Claims by two nonprofits that the district's school board violated open-meetings law are "based upon incorrect assumptions," according to a legal response filed last week by the Olentangy Local School District.
The district and four members of its board currently are locked in a legal battle with board member Adam White over the board's response to a October 2012 newspaper editorial. That letter of response was ratified by the board six months after it was written, according to court records.
White sued the district in April 2013, claiming his four fellow board members violated state law by using email to discuss their response to The Columbus Dispatch's editorial, which was critical of a new district policy.
A Delaware County judge rejected that claim in January, but White appealed the decision in February.
The groups wrote in the brief that if the original decision was upheld, public bodies in Ohio could "conduct all public business in private, provided they later ratify such private deliberations at a public meeting."
The groups said unless the ruling was reversed, it would "eviscerate the clear language and legislative intent" of Ohio's open-meetings law.
In the district's response to the brief, filed April 29, attorney John Albert wrote that the brief does not follow the facts of the case previously laid before the court.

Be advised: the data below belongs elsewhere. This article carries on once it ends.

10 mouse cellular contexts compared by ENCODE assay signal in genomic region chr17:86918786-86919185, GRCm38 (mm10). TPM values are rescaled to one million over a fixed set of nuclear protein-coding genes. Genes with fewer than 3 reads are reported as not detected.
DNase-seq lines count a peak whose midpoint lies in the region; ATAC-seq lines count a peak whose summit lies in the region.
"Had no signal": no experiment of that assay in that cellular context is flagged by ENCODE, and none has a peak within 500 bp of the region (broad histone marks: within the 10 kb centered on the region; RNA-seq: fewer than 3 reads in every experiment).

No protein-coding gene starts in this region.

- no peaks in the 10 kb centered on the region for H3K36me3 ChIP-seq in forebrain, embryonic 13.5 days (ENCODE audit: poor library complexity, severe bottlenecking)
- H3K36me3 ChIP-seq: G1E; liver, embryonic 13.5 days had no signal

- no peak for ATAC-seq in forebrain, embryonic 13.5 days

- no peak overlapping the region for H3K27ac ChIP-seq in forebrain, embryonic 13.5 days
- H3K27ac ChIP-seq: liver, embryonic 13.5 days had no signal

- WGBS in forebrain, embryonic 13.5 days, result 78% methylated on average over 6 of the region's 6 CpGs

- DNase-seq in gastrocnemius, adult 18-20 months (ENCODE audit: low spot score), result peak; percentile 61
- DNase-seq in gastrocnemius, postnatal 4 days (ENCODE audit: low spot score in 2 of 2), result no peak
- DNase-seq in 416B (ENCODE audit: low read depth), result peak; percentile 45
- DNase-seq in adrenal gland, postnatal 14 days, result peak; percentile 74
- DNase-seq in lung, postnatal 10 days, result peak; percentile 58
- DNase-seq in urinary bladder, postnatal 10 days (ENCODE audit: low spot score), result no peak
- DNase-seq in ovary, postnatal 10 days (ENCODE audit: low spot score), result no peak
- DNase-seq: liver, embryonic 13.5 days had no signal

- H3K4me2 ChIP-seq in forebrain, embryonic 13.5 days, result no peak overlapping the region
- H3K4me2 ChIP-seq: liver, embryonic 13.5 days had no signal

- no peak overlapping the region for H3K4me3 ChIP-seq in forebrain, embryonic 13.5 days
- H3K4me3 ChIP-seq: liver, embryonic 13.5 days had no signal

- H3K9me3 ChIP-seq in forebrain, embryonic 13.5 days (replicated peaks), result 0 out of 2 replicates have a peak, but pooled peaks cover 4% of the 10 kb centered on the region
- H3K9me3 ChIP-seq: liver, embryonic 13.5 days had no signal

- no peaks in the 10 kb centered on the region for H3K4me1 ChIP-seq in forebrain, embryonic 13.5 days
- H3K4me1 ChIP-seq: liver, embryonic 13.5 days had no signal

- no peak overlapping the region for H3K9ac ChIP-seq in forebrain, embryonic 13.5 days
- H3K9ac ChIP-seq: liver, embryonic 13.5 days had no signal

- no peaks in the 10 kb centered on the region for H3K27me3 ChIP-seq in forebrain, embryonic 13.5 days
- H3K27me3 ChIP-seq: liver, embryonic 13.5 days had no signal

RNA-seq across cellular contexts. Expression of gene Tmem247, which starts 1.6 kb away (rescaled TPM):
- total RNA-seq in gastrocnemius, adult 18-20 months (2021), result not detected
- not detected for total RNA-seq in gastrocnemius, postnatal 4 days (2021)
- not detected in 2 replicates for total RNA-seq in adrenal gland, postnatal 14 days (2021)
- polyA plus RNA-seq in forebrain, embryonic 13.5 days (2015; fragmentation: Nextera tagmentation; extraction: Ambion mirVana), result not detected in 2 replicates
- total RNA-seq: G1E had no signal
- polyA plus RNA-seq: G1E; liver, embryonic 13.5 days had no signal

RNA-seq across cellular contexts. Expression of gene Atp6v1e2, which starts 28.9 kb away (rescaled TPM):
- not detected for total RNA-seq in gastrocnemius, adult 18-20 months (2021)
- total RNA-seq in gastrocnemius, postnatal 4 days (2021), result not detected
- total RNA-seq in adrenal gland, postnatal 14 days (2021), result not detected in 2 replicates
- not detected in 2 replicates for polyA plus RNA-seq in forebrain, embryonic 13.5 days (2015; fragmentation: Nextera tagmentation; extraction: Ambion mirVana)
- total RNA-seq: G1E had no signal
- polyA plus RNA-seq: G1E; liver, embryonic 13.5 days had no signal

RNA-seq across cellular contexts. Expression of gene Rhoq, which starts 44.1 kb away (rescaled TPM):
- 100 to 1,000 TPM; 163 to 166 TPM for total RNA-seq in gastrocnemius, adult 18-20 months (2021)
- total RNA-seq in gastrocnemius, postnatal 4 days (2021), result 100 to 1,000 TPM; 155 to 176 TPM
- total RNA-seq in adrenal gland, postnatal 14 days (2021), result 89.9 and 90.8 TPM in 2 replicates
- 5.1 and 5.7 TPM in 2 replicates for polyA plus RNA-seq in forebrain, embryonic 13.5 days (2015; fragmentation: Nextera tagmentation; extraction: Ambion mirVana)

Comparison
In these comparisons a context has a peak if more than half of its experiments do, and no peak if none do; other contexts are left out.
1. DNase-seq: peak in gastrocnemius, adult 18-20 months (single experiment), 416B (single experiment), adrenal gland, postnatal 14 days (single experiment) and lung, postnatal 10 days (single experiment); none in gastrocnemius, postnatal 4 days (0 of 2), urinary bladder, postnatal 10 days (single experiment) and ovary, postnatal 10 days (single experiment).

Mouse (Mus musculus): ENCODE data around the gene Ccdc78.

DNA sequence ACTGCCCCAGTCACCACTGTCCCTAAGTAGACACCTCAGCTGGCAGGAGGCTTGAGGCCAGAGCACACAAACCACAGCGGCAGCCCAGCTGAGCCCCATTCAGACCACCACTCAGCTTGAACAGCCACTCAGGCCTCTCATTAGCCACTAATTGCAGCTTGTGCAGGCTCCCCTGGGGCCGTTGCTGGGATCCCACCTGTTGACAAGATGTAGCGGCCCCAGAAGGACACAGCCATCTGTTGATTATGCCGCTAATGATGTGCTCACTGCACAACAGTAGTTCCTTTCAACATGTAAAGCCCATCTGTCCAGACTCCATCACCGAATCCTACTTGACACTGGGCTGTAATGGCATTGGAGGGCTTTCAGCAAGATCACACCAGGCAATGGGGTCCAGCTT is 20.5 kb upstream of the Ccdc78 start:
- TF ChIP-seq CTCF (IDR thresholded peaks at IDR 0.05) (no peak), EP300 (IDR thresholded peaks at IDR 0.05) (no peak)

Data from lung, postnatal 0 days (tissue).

"Instead, the (brief) reads more like an 'editorial' and basically constitutes an expression of opinion based on incorrect assumptions of the alleged facts," he wrote.
Albert wrote that the brief is factually inaccurate because it assumes:
• the board's emails constituted a prearranged meeting.
• the board discussed a pending rule or resolution.
• Ohio's public-meetings law extends to electronic conversations.
According to the ruling by Judge Everett Krueger of the Delaware County Court of Common Pleas, the conversation was not prearranged because it was started by an unsolicited email from one board member to another. White contested that interpretation of the law in his appeal.
Albert wrote that the fact the board ratified the letter they discussed at a meeting that occurred six months later was "irrelevant" because it did not change the character of the initial emails.
Furthermore, Albert argued that legal precedent indicates email conversations are not subject to open-meetings law in Ohio. He also wrote that the Ohio legislature had a chance to include electronic conversations in the 2002 revision to the law but chose not to.
"As such, the position of (White) and (Common Cause Ohio and the League of Women Voters of Ohio) to expand Ohio's Sunshine Law beyond its current language and intent is better directed to the Ohio legislature," he wrote.
In their brief, Common Core Ohio and the League of Women Voters of Ohio argued the board members "violated both the word and intent of Ohio open-meetings statute" when a majority of its members discussed and agreed on a policy statement outside of a public meeting.
The next hearing in the appeal has not yet been scheduled, according to court records.